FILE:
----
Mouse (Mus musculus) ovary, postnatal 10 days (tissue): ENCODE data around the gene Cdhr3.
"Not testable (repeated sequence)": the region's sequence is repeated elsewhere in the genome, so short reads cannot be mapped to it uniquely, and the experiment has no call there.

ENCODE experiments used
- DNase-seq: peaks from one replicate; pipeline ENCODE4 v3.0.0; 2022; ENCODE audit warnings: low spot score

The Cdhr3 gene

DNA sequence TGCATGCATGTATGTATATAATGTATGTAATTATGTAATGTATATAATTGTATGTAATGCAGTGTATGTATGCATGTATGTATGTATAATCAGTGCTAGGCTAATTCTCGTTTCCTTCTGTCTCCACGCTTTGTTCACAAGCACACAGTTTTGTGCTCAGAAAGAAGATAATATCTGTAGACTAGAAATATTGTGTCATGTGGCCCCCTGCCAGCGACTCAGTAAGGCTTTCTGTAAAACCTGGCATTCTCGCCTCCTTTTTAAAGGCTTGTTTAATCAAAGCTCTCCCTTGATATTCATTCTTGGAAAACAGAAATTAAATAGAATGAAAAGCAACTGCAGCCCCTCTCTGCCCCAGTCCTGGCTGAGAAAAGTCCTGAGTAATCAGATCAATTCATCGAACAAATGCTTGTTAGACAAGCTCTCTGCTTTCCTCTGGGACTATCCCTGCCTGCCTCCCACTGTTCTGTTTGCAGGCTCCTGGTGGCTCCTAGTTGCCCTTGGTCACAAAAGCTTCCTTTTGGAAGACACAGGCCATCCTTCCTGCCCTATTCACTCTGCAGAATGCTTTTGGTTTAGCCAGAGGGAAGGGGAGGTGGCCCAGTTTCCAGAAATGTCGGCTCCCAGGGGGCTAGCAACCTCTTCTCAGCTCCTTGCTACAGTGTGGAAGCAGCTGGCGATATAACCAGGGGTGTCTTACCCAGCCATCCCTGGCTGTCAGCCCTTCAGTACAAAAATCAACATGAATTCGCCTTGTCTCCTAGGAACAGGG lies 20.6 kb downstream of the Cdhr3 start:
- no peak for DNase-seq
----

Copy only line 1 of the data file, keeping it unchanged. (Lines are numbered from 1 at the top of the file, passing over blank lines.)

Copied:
Mouse (Mus musculus) ovary, postnatal 10 days (tissue): ENCODE data around the gene Cdhr3.